- A federal district court has awarded an employee five years' front pay after he was injured on the job, denied an accommodation and then fired (Willich v. Sanderson Farms, Inc. (Processing Division), No. 6:16-CV-340 (W.D. Texas, April 17, 2018)).
- Robert Willich worked as a custodian at Sanderson Farms Inc. and sued the poultry processor when he was terminated after the injury. Willich, who was 49 years old and had a criminal history, told the court that, after applying for 90 jobs, the only work he could find was delivering pizzas at a fraction of the salary and benefits he received at Sanderson. Following a trial, a jury found for Willich on all of his claims.
- The court noted that Willich kept an “unglamorous job” for 30 months in a company where the annual turnover rate exceeded 50%. And while job hunting, he had a conditional offer of employment withdrawn after an examination of his medical records. Those factors, combined with his criminal history, made it more than likely that Willich would have stayed with Sanderson Farms for another five years, the court concluded.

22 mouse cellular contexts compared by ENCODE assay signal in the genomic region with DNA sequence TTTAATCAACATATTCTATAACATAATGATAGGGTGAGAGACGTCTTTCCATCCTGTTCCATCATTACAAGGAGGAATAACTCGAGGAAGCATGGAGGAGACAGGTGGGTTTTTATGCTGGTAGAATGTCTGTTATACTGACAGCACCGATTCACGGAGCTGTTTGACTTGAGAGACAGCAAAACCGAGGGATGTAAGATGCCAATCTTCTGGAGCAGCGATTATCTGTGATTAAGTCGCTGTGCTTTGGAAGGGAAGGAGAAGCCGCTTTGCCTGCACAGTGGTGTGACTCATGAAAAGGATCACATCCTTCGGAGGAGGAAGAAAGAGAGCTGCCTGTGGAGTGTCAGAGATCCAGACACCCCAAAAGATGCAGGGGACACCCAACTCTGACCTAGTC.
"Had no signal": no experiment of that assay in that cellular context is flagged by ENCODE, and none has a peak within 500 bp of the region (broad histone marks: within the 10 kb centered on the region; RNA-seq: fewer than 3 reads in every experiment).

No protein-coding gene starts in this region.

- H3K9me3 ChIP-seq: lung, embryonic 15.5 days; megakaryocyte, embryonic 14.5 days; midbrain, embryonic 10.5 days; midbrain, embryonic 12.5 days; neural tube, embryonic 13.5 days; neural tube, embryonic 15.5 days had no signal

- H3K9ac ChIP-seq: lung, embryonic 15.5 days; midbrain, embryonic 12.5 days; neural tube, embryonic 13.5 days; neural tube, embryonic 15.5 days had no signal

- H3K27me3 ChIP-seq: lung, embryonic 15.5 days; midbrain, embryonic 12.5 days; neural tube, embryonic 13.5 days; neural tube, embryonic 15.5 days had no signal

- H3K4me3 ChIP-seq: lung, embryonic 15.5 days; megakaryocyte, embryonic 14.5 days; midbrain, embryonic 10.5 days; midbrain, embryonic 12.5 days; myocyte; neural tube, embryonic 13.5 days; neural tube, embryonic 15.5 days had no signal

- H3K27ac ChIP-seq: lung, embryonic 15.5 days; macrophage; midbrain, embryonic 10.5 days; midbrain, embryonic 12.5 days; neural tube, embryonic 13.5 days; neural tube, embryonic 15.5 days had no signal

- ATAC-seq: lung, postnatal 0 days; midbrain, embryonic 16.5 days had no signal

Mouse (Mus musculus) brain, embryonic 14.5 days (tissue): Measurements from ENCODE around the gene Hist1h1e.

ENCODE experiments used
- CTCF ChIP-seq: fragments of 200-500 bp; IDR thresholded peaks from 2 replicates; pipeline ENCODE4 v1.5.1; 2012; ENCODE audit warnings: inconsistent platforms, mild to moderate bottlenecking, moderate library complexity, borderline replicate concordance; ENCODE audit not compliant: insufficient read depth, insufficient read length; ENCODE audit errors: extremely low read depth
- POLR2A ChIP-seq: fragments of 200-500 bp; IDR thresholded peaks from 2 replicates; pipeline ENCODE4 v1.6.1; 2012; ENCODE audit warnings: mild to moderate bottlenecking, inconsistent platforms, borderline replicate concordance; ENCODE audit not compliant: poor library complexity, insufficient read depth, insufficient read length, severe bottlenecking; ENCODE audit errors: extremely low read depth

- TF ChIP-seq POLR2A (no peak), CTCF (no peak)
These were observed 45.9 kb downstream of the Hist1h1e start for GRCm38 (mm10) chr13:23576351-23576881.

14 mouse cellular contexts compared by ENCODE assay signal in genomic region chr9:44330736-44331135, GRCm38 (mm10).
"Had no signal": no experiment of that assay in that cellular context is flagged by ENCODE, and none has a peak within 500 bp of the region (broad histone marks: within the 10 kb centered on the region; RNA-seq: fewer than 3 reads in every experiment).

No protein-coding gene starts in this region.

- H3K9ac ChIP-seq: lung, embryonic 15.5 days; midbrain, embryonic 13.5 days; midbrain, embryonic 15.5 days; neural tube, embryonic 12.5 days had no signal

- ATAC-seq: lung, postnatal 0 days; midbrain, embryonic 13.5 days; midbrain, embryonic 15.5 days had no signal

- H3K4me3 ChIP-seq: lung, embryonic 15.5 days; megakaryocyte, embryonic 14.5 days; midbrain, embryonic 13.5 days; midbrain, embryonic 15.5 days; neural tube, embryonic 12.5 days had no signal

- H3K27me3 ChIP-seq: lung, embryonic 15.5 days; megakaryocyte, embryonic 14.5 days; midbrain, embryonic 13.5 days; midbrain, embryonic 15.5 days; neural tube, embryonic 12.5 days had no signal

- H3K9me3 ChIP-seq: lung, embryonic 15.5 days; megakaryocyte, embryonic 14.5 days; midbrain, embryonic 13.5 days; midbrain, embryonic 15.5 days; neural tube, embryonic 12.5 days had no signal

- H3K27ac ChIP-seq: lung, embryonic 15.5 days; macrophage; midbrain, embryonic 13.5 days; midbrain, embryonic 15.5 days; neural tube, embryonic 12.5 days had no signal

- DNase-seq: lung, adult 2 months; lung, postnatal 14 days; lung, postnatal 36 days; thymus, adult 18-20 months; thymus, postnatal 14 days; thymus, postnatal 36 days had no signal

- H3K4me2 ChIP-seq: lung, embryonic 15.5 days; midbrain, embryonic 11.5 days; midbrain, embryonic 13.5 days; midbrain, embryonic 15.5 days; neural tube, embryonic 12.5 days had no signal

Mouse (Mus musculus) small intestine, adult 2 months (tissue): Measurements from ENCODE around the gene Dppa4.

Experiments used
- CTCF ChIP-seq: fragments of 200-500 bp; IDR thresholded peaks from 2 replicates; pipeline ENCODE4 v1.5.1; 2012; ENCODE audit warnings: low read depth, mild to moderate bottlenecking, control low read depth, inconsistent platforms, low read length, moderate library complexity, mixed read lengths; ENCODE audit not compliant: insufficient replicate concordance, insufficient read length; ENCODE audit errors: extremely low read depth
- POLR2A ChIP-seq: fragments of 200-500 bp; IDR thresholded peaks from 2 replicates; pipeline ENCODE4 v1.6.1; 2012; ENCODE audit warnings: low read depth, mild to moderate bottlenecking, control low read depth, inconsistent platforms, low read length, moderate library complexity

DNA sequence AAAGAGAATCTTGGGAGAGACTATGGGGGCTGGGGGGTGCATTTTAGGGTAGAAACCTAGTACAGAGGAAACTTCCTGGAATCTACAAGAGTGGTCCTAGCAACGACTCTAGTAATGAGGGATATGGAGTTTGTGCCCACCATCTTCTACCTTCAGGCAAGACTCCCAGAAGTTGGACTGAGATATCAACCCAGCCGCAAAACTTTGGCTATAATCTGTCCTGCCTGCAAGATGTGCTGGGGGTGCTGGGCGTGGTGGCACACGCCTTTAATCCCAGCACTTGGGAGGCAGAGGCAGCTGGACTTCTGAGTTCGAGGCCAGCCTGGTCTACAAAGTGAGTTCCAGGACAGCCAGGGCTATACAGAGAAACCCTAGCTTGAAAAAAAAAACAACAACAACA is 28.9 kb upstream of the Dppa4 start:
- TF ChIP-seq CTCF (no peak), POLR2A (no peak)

Employers often struggle with accommodation requirements. Both federal and many state laws require that employers provide a reasonable accommodation for an employee's disability, unless the company would suffer an undue hardship as a result.
Accommodations can include alterations to facilities; job restructuring; part-time or modified work schedules; leave; acquiring or modifying equipment; changing tests, training materials or policies; providing qualified readers or interpreters; or reassignment to a vacant position, according to a U.S. Equal Employment Opportunity Commission guidance document.
The federal law governing accommodations, the Americans with Disabilities Act, favors an informal, interactive accommodation process, which means that as soon as an employer knows or should know that an employee needs something because of a physical or mental impairment, the company's responsibility to accommodate is triggered. Failing to engage in the interactive process isn't a stand-alone violation, at least under federal law, but it can be evidence of discrimination.
Experts regularly cite front-line managers as a major source of these violations. Employers can train supervisors to listen for these cues and then to escalate requests to HR as needed.